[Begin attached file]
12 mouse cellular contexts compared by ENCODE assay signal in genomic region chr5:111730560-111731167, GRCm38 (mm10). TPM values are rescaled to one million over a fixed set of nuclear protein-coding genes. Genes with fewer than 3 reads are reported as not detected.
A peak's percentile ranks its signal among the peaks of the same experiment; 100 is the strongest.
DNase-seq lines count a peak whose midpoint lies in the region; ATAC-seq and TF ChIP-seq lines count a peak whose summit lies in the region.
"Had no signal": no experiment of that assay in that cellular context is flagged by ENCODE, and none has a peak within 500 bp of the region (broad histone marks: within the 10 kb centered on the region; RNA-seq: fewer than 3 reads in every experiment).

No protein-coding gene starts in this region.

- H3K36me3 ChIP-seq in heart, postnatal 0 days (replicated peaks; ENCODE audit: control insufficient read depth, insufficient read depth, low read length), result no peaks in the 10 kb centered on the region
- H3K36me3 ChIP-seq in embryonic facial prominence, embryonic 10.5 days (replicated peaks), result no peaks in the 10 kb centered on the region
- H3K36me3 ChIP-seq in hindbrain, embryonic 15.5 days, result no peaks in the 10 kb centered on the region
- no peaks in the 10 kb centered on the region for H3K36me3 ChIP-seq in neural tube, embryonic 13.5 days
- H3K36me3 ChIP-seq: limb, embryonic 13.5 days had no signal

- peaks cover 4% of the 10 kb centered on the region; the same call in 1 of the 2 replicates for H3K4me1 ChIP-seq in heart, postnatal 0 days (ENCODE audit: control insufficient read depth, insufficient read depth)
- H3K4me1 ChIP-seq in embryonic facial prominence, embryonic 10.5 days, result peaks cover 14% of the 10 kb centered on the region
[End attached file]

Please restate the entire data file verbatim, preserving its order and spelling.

12 mouse cellular contexts compared by ENCODE assay signal in genomic region chr5:111730560-111731167, GRCm38 (mm10). TPM values are rescaled to one million over a fixed set of nuclear protein-coding genes. Genes with fewer than 3 reads are reported as not detected.
A peak's percentile ranks its signal among the peaks of the same experiment; 100 is the strongest.
DNase-seq lines count a peak whose midpoint lies in the region; ATAC-seq and TF ChIP-seq lines count a peak whose summit lies in the region.
"Had no signal": no experiment of that assay in that cellular context is flagged by ENCODE, and none has a peak within 500 bp of the region (broad histone marks: within the 10 kb centered on the region; RNA-seq: fewer than 3 reads in every experiment).

No protein-coding gene starts in this region.

- H3K36me3 ChIP-seq in heart, postnatal 0 days (replicated peaks; ENCODE audit: control insufficient read depth, insufficient read depth, low read length), result no peaks in the 10 kb centered on the region
- H3K36me3 ChIP-seq in embryonic facial prominence, embryonic 10.5 days (replicated peaks), result no peaks in the 10 kb centered on the region
- H3K36me3 ChIP-seq in hindbrain, embryonic 15.5 days, result no peaks in the 10 kb centered on the region
- no peaks in the 10 kb centered on the region for H3K36me3 ChIP-seq in neural tube, embryonic 13.5 days
- H3K36me3 ChIP-seq: limb, embryonic 13.5 days had no signal

- peaks cover 4% of the 10 kb centered on the region; the same call in 1 of the 2 replicates for H3K4me1 ChIP-seq in heart, postnatal 0 days (ENCODE audit: control insufficient read depth, insufficient read depth)
- H3K4me1 ChIP-seq in embryonic facial prominence, embryonic 10.5 days, result peaks cover 14% of the 10 kb centered on the region